How Important are Fish Sounds for Feeding, Contests, and Reproduction?

Amorim MCP –
Mare – Marine and Environmental Sciences Centre
ISPA-Instituto Universitário
Lisbon, Portugal

Many animals are vocal and produce communication sounds during social behaviour. These acoustic signals can help gain access to limited resources like food or mates, or to win a fight. Despite vocal communication being widespread among fishes, our knowledge of what influence fish sounds have on reproduction and survival lags considerably behind that for terrestrial animals. In this work, we studied how fish acoustic signals may confer an advantage in gaining access to food and mates, and how they can influence reproduction outcomes.

Triglid fish feed in groups and we found that those that grunt or growl while approaching food are more likely to feed than silent conspecifics. Because fish emit sounds during aggressive exhibitions just before grasping food, our results suggest that uttering sounds may help to deter other fish from gaining access to disputed food items.

Figure 1. A grey gurnard (on the right) emits a grunt during a frontal display and gains access to food. Credit: Amorim/MCP

Figure 1. A grey gurnard (on the right) emits a grunt during a frontal display and gains access to food. Credit: Amorim/MCP

Lusitanian toadfish males nest under rocks and crevices in shallow water and emit an advertising call that sounds like a boat whistle to attract females. Receptive females lay their eggs in the nest and leave the male to provide parental care. We found that vocal activity of male toadfish advertises their body condition. Males that call more often and for longer bouts are more likely to entice females into their nest to spawn, thereby enjoying a higher reproductive success.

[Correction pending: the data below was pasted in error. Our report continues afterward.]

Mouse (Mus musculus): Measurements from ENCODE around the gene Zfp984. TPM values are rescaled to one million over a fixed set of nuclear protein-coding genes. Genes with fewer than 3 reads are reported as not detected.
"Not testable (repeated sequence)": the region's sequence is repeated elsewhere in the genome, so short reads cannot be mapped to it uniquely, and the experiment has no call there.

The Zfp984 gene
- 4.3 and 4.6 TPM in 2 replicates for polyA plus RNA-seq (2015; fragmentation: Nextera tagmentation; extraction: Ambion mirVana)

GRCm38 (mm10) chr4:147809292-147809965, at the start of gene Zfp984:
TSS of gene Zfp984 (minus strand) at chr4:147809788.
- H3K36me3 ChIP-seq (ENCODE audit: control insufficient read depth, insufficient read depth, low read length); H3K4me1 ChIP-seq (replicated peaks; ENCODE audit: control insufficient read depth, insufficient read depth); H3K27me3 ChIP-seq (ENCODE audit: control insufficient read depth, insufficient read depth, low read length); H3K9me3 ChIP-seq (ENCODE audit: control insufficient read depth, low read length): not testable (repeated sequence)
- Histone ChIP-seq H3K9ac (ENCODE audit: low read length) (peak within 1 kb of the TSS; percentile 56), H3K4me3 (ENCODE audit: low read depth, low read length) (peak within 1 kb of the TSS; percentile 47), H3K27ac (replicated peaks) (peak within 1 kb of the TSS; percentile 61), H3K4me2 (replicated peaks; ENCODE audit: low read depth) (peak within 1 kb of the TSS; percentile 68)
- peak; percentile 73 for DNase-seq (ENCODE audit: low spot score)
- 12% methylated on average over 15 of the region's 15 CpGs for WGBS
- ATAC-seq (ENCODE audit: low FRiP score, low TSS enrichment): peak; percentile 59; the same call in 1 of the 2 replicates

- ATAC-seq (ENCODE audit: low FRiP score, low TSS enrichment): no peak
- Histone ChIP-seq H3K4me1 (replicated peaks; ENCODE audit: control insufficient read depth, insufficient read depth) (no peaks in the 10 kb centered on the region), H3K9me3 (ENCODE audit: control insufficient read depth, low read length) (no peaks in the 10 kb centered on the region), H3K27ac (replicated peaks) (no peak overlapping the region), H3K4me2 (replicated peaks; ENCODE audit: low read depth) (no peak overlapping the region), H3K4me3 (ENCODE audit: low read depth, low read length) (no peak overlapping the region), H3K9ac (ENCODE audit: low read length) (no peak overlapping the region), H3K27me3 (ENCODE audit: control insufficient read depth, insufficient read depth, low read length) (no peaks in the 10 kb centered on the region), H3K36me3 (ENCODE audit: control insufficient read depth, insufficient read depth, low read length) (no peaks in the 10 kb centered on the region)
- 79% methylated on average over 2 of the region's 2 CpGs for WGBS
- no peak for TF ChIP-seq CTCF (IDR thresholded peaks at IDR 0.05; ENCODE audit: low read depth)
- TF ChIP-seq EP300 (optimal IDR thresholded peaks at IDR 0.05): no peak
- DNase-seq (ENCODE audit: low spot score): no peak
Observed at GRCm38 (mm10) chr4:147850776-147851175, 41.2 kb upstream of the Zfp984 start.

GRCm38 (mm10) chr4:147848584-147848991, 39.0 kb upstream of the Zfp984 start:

Figure 2. In the Lusitanian toadfish (a) maximum calling rate is related with reproductive success measured as the number of obtained eggs (b). Credit: Amorim/MCP).

The codfish family contains many vocal species. During the spawning season, male haddock produce short series of slowly repeated knocks that become longer and faster as courtship proceeds. The fastest sounds are heard as a continuous humming. An increase in knock production rate culminates in a mating embrace, that then results in simultaneous egg and sperm release. This suggests that male haddock sounds serve to bring male and female fish together in the same part of the ocean, and to synchronise their reproductive behaviour, therefore maximizing external fertilization.

Figure 3. Sounds made by male haddock during a mating embrace helps to synchronize spawning and maximize fertilization. Credit: Hawnins/AD

This set of studies highlight the importance of fish sounds for key fitness related traits, such as competitive feeding, the choice of mates, and the synchronization of reproductive activities. In the face of future global change scenarios predicted for Earth’s marine ecosystems, there is an urgent demand to better understand the importance of acoustic communication for fish survival and fitness.


Anthropogenic noise, for example, is increasingly changing the natural acoustic environment that have shaped fish acoustic signals and there is still very little knowledge on its impact on fishes.





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